For more info see: here


3 Responses to “Revolution as Self Defense: Spanish Coal Miners Fight Back!”

  1. 1 daviddouglass

    I dont understand, since you hate coal mining and coal miners so much I would have thought you supported the Spanish government closing mines just as Thatcher did here, you would hardly support our demands to keep mines open and expand coal production which is what we demanded and they are demanding

  2. 2 admin

    I will try not to ramble my response to this… it all depends on context. I am not against coal mining (full stop). I am against opencast coal mining and the current manifestation of the coal industry (globalised, massively industrialised and totally unsustainable).
    I am certainly not against coal miners. I have massive respect for the historical and contemporary struggles of miners and even if I do not believe that coal is a sustainable fuel, I believe that is because we now live in a totally insane society/culture/economic system which is itself unsustainable.
    At the present, coal mining only really serves the interests of the rich and those in power. It does not serve the majority of people, including most coal miners themselves who end up with very little to show for their sacrificed health and hard work.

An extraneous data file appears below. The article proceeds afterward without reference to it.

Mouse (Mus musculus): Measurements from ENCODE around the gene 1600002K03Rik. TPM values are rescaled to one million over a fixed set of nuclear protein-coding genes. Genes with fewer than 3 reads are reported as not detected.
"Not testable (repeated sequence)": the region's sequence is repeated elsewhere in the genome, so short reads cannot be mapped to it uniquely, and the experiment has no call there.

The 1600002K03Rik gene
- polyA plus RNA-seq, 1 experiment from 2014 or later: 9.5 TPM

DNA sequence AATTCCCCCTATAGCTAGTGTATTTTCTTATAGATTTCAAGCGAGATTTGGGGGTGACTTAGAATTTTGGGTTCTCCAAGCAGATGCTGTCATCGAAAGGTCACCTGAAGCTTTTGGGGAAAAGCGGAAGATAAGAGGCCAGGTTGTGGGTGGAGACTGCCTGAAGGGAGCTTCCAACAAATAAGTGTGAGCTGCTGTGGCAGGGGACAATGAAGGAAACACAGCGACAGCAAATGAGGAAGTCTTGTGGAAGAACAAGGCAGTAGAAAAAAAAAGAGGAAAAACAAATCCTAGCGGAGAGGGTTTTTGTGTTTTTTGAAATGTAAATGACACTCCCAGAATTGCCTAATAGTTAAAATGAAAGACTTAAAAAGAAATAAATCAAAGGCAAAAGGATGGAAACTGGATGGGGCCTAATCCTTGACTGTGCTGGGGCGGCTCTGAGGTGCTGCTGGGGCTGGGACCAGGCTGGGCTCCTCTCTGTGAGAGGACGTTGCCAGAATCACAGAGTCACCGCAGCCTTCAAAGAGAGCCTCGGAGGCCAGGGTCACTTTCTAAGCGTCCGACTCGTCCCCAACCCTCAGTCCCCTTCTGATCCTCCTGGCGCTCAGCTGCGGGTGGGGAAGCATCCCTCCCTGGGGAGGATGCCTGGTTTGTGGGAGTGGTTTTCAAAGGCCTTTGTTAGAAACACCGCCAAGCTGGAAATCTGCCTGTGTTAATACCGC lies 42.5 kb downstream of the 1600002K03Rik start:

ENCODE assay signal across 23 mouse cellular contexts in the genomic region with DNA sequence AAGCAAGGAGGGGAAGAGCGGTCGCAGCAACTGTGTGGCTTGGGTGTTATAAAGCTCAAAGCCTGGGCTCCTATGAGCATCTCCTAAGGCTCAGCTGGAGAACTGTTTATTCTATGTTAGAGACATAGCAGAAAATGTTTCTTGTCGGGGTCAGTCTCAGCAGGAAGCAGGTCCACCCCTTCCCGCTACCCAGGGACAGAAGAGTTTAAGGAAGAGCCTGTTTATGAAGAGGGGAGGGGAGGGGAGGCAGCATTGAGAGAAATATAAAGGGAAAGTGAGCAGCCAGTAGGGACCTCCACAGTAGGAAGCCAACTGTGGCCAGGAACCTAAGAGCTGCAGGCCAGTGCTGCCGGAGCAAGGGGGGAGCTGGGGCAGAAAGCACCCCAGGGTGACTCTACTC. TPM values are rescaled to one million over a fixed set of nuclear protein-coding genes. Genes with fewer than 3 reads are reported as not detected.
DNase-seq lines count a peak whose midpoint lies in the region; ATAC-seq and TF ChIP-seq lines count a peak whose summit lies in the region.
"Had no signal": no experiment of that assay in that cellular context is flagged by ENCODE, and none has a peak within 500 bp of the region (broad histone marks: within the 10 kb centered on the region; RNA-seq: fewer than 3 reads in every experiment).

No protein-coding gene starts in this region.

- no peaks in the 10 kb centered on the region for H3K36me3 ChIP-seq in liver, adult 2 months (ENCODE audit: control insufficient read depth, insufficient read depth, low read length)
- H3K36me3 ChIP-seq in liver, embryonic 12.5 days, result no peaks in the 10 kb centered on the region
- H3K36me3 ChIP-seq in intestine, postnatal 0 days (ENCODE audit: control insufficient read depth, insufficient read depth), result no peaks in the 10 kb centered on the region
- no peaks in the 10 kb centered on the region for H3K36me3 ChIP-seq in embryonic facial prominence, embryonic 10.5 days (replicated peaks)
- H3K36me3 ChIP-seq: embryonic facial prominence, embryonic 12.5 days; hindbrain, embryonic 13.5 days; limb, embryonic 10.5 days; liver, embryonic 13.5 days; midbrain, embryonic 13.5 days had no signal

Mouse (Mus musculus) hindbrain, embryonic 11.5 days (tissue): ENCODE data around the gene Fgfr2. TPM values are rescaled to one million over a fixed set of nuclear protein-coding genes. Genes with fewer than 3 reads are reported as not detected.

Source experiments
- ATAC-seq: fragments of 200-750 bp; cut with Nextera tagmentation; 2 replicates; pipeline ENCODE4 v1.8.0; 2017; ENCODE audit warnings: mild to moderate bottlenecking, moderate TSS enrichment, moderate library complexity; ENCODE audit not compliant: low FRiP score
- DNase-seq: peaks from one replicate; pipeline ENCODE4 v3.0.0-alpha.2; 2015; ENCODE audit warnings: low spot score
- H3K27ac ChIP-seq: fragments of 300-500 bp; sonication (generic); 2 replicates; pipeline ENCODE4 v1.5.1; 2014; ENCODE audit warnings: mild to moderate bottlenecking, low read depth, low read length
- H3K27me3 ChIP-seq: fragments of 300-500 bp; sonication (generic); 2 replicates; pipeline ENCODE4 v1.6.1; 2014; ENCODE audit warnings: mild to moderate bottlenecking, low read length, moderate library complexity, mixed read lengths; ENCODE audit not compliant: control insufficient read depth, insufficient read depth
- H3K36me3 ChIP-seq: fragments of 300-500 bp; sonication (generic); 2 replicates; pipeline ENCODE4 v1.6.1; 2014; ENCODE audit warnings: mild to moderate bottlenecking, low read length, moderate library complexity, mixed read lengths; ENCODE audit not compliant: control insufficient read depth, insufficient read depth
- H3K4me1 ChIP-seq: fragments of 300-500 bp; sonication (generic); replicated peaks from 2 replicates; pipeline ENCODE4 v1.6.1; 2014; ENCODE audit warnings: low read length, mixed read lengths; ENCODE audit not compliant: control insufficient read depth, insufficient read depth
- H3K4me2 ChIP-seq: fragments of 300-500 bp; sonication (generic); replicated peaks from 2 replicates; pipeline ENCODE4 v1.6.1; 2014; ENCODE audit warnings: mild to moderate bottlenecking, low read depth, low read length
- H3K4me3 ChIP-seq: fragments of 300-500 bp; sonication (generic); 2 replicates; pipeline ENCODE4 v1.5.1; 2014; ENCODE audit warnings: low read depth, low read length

If coal were mined in a way that benefited workers and communities, in a society which was working towards equality, redistribution of wealth and a shift away from fossil fuels towards decentralised and renewable forms of energy generation… then I believe there would be a temporary place for coal.
    Regarding the article; I think you misunderstand our politics if you believe that we would not have fought alongside miners in the 80’s and would not support the miners fighting now in Spain. These cuts and this whole austerity mentality imposed on Europe is a construct of the same system which oppresses everyone and everything under it. We should be united in our opposition to it, forming alliances and working together when and where the opportunities arise.
    We work against opencast coal in Scotland because it is here where the impacts of this system are already being felt and where despite strong community opposition, corruption and corporate power have continually allowed mine after mine to go ahead. Communities, such as those of the Douglas Valley gain little/nothing from the huge amounts of coal mined on their doorstep. They are instead, suffering ill health and deprivation as a direct result of the destruction of habitats and environments, so a small group of already rich people can get even richer and a brutal and blinkered system can maintain itself.